Drug prescribing and use patterns by physicians and patients in Jordan have been scarcely studied. One study published in 2002 was found. The study was conducted in collaboration with the WHO and used the WHO indicators, namely, prescribing indicators, and patient care and health facilities indicators [5].

In 2014, a study was conducted by a group of researchers in Jordan titled ‘The evaluation of drug-prescribing patterns based on the WHO prescribing indicators in outpatient clinics of five hospitals in Jordan’ and showed a high average number of prescribed drugs per encounter and a low percentage of generic prescribing [6]. In the present study, prescribing behavior has been assessed using the WHO recommended protocol [5,6].

General Objective

To assess the health care professionals’ adherence to WHO prescribing guidelines and to identify areas in need for intervention regarding the rational use of medicines in Amman.

Specific Objectives

• To determine the average number of drugs per encounter.

• To determine the percentage of drugs prescribed by generic name.

• To determine the percentage of encounters with an antibiotic prescribed.

• To determine the percentage of encounters with an injection prescribed.

• To determine the percentage of drugs prescribed from essential drugs list or formulary in Amman primary health care centers [3].

These WHO recommended indicators would be used to draw the attention of health professionals as well as health authorities and provide baseline data for any future corrective actions.

Methods

Ethical Considerations

Before the commencement of the study, ethical approval for the study protocol was obtained from the Ministry of Health in Jordan and the Institutional Review Board in Jordan University of Science and Technology. Since we are dealing only with prescrip tions, our study carries no harm to patients. We did not collect any identifying information and data were kept strictly confidential and used by the investigators only for scientific purposes.

Selection of Health Centers

Seven centers were selected out of the 70 primary health care centers in Amman based on their geographical distribution and accessibility. Cooperativeness of the staff of the centers, particularly the pharmacists was a factor in selection of these centers for the study. The centers were selected to represent the different geographical areas of Amman which, to an extent, reflects the range of socioeconomic variation in the city. Staffing differs from one center to another. Each health center is staffed by 2 or more physicians (general practitioners and family physicians) and at least 1 pharmacist and 2 or more assistant pharmacists. The selected centers were Shafa Badran and Abu-Nusair from North Amman, Tariq, Al-Marqab, and Al-Manarah from East Amman, Al-Zohour from South Amman and Al-Deraa from West Amman.

Data collection was carried out primarily by the researcher assisted by one pharmacist in each of the selected centers. Assistants were trained on the study procedures and forms by the researcher.

All data relevant to the present study were collected during the period from May 2017 to July 2017. All prescriptions in a given day at a given center were included in the study. We used the Jordan National Drug Formulary to find the essential drug list. Drugs were classified as an antibiotic or not based on WHO definition. The essential drug list of Jordan is used as a basis to determine drugs as generic or brand name. Work in each center continued until a predetermined number of prescriptions was reached. The targeted number of prescriptions from each center was 100 to 180 and needed 4 to 7 days to complete.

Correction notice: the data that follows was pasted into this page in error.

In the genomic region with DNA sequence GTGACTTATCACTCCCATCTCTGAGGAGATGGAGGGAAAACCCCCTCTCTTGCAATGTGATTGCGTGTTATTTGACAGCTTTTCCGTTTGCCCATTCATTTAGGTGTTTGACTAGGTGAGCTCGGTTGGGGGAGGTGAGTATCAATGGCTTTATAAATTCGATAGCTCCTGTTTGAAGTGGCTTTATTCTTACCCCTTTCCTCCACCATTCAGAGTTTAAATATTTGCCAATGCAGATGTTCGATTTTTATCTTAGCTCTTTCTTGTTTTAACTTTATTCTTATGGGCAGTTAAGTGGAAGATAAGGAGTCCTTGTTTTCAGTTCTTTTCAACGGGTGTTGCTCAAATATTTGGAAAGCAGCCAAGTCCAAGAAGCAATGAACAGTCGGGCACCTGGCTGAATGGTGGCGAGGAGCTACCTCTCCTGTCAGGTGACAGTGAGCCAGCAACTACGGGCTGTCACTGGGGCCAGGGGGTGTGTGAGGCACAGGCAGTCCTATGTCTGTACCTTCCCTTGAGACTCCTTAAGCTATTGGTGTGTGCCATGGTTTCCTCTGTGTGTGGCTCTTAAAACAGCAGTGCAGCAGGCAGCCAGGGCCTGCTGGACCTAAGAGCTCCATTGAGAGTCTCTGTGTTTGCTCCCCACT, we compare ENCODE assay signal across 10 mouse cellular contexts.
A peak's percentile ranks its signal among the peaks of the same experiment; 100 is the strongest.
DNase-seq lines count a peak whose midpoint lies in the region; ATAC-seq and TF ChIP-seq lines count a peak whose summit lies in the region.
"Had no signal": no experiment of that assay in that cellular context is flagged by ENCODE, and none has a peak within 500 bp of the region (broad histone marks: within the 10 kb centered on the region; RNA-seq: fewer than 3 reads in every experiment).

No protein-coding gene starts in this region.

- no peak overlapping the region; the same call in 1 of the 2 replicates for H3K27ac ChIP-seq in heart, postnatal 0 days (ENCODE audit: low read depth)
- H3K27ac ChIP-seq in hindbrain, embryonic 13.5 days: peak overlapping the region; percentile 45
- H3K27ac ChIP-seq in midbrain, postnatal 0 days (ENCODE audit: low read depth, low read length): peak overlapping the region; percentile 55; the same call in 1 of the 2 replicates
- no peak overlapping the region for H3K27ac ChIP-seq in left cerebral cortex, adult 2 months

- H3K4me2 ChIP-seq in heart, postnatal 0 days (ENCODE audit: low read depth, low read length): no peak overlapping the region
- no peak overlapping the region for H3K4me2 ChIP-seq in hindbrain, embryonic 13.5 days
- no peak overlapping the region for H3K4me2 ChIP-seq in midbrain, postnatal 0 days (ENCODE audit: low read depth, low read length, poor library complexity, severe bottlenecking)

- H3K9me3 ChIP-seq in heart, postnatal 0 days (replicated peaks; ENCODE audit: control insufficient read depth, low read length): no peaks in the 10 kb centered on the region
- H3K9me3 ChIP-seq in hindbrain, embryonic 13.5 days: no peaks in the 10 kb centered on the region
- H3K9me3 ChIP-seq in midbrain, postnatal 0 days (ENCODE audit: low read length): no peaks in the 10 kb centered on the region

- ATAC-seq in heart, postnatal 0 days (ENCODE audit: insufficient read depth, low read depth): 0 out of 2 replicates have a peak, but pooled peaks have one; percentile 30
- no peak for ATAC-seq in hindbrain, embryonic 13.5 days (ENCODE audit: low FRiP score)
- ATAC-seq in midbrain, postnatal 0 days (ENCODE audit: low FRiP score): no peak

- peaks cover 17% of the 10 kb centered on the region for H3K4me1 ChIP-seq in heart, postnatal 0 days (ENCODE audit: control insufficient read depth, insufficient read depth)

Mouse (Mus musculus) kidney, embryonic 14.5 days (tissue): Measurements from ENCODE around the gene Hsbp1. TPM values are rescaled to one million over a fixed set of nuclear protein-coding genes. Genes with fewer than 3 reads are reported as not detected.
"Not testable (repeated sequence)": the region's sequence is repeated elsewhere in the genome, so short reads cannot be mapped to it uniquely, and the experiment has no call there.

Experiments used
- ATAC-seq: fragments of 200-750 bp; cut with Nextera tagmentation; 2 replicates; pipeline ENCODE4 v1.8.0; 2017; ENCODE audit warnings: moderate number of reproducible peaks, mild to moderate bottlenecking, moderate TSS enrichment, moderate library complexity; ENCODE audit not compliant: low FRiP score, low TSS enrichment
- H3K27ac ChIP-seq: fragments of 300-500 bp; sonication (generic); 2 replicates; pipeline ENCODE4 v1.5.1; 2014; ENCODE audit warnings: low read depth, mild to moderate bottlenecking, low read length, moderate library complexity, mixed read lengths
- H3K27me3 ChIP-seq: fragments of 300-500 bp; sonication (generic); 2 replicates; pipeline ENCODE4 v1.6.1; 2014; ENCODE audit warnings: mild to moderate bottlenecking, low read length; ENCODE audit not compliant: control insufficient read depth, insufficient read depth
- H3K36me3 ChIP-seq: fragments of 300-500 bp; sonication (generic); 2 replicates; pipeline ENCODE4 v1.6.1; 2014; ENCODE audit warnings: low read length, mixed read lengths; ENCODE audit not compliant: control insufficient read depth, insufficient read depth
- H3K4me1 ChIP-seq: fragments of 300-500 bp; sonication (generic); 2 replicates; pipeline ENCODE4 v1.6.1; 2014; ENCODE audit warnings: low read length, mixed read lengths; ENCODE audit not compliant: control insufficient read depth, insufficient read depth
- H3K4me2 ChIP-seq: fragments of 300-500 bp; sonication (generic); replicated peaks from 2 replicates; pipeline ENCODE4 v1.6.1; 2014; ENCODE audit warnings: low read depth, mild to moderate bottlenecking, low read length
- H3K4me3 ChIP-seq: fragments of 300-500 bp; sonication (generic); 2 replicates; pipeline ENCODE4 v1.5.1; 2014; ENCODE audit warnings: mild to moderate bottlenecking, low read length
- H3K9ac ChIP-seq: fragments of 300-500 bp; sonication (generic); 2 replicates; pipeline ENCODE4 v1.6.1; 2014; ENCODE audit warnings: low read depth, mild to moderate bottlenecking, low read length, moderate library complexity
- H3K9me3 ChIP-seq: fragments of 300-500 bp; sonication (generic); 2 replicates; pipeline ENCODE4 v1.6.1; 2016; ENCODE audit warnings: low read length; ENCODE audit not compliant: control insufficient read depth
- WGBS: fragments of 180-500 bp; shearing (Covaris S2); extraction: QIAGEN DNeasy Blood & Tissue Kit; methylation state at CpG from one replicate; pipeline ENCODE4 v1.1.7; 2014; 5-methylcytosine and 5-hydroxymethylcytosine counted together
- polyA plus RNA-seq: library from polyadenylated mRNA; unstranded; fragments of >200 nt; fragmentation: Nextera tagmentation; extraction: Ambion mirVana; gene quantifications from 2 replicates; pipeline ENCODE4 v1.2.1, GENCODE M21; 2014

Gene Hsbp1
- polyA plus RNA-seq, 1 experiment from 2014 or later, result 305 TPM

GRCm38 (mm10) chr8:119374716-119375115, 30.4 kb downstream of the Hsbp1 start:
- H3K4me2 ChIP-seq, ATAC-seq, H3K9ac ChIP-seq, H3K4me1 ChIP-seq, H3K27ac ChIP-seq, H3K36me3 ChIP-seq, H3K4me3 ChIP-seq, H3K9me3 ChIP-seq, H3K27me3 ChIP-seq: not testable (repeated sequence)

Sample Size Calculation

According to the manual “How to investigate drug use in health facilities”, at least 600 encounters should be included in a cross-sectional survey [3]. A larger sample size would provide more precise estimates of the targeted indicators. Therefore, we decided to increase our sample size beyond the minimum required. It happened that the total number of prescriptions was 1055, which is well beyond the minimum recommended.

Data Management and Statistical Analysis

Data entry and analysis were conducted using SPSS version 20 we performed range and logical checks. Detected errors were corrected as appropriate. Prescribing indicators, overall and by health center, were obtained. Prescribing indicators by age were also obtained in order to assess any age-related patterns. The chi-square test was used to assess the statistical significance of observed differences for all indicators (percentages) except for polypharmacy where ANOVA was used to compare the mean number of drugs among the different age categories. A p-value ≤ 0.05 was considered significant.

Results

A total of 1,055 prescriptions were included. Table 1 presents the drug prescribing indicators in relation to optimal values [7]. The overall average number of drugs prescribed per prescription in our study was 3.0. The percentage of drugs prescribed by generic name was 50.3%. The percentage of prescriptions that contained one or more antibiotics was 61% and the percentage of prescriptions that included injections was 7%. The overall percentage of drugs prescribed from essential drug list was 97.5%.

Prescribing Indicators Our results Optimal values
Average number of drugs prescribed per prescriptions 3.0 1.6–1.8
Percentage medicines prescribed by generic name 50.3 100